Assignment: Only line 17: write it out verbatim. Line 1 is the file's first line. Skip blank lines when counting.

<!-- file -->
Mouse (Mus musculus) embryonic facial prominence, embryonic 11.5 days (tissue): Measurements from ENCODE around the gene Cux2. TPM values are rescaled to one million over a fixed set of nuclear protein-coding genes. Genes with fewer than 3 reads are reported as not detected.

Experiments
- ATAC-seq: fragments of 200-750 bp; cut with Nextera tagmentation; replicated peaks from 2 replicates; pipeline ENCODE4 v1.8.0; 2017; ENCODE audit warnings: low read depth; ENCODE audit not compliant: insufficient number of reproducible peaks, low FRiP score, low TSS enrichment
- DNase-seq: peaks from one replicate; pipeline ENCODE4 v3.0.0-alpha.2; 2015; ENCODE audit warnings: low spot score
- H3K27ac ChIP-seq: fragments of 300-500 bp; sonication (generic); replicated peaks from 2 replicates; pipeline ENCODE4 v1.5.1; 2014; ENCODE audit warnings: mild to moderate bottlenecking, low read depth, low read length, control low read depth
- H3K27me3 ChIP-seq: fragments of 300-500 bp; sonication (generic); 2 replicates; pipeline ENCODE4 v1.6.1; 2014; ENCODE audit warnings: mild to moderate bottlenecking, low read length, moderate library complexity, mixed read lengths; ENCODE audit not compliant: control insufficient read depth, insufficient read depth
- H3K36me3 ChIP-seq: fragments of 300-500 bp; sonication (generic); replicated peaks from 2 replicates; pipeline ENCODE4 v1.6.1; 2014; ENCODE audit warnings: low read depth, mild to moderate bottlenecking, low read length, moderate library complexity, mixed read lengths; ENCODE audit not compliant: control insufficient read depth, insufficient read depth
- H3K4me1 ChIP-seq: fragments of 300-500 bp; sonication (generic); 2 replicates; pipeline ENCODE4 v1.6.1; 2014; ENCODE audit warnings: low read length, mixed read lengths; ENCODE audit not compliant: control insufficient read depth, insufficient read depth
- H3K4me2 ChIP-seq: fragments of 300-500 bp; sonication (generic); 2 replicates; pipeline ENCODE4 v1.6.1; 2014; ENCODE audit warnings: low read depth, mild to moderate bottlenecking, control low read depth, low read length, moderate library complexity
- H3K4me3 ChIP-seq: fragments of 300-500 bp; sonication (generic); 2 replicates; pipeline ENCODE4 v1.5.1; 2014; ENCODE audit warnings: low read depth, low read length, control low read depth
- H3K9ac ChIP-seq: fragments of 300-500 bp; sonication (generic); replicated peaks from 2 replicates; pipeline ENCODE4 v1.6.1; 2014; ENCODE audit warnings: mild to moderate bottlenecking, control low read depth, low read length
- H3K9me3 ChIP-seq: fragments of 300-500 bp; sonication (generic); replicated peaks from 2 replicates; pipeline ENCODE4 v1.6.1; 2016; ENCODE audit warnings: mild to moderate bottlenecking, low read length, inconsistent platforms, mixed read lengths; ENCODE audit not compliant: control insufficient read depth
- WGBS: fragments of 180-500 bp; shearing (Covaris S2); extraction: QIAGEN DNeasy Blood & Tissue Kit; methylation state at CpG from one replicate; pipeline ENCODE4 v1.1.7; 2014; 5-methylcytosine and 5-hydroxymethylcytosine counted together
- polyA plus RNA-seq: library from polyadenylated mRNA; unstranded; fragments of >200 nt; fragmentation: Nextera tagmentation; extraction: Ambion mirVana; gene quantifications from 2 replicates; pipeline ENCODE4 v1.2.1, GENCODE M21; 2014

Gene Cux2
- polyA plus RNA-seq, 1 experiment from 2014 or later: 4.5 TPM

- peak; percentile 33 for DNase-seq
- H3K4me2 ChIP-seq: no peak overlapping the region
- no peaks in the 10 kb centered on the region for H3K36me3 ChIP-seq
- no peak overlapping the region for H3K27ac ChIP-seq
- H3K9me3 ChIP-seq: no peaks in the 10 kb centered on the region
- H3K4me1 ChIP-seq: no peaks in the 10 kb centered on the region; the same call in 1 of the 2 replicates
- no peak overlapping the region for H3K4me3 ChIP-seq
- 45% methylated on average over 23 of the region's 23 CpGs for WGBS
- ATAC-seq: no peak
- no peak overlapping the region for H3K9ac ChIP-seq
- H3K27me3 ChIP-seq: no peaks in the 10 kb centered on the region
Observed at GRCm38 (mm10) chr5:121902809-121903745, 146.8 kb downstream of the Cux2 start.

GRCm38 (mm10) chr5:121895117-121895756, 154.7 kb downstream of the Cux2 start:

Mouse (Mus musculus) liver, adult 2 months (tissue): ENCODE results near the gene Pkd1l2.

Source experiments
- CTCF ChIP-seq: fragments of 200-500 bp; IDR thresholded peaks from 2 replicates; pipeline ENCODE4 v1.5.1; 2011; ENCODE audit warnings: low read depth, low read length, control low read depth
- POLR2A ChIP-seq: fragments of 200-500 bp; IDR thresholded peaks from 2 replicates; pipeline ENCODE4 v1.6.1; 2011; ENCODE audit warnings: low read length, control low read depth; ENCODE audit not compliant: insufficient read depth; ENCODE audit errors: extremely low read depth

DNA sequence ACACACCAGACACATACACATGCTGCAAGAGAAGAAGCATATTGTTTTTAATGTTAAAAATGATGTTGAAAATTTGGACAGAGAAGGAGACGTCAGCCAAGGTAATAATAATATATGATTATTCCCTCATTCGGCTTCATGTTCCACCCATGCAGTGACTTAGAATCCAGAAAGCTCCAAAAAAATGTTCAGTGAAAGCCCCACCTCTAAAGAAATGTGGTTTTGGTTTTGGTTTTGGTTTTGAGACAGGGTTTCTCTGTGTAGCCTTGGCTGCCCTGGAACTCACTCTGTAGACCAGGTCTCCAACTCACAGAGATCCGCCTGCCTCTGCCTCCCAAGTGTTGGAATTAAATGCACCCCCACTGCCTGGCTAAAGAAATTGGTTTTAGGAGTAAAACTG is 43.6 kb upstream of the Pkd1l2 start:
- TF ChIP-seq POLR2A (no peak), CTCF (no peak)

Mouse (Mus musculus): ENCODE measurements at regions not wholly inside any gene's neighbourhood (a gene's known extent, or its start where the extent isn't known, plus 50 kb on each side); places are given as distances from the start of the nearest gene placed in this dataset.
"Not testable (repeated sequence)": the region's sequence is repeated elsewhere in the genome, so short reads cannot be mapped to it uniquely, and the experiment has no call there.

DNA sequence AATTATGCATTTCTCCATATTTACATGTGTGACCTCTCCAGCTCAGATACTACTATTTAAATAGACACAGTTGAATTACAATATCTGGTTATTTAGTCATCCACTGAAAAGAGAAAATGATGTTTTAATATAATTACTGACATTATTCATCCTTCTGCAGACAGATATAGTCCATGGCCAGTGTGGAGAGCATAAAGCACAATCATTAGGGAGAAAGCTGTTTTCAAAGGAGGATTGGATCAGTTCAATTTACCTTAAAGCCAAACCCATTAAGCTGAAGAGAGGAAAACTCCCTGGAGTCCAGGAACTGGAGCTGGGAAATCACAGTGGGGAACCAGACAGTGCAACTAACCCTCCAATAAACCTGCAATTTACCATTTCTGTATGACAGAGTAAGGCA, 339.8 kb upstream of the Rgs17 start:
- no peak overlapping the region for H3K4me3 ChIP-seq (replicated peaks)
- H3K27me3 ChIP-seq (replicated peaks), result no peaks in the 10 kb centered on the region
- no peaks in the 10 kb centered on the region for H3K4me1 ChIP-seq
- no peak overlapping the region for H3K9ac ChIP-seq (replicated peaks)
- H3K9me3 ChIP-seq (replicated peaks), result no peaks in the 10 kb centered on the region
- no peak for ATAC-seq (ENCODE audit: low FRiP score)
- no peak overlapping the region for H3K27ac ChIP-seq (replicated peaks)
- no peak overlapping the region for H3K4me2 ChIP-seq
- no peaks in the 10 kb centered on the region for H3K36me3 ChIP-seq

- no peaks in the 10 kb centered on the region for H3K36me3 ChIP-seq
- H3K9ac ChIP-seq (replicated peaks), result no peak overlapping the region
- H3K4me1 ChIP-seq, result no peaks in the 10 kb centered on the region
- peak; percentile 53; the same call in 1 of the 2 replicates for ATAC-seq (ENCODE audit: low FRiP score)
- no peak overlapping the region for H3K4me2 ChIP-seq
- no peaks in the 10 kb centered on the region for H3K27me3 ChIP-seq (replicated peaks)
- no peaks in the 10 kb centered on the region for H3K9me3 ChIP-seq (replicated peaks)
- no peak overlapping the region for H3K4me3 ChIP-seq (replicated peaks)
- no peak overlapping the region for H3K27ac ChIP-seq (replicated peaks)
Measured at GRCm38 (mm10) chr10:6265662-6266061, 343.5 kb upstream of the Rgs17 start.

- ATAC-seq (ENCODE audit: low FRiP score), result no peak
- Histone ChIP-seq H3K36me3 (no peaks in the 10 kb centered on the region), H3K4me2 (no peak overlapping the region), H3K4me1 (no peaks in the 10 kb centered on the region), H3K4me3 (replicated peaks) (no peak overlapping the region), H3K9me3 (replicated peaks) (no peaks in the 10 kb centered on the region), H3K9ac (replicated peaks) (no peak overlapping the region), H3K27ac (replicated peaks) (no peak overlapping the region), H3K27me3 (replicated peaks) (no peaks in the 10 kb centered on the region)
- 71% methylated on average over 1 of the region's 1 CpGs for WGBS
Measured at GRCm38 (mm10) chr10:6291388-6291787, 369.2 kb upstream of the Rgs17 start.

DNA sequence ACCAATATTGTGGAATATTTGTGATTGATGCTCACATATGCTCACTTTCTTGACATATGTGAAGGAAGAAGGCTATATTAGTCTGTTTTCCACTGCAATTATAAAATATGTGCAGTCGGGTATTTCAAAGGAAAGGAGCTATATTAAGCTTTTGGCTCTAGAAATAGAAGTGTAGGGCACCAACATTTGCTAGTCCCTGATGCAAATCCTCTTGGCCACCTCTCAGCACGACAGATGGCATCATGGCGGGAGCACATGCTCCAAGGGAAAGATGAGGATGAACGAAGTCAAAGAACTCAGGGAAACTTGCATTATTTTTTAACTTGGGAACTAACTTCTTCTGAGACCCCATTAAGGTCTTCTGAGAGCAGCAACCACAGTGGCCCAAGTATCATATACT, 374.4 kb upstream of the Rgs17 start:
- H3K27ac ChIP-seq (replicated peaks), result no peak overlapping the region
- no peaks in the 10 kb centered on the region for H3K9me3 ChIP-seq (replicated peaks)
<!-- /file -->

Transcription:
- peak; percentile 33 for DNase-seq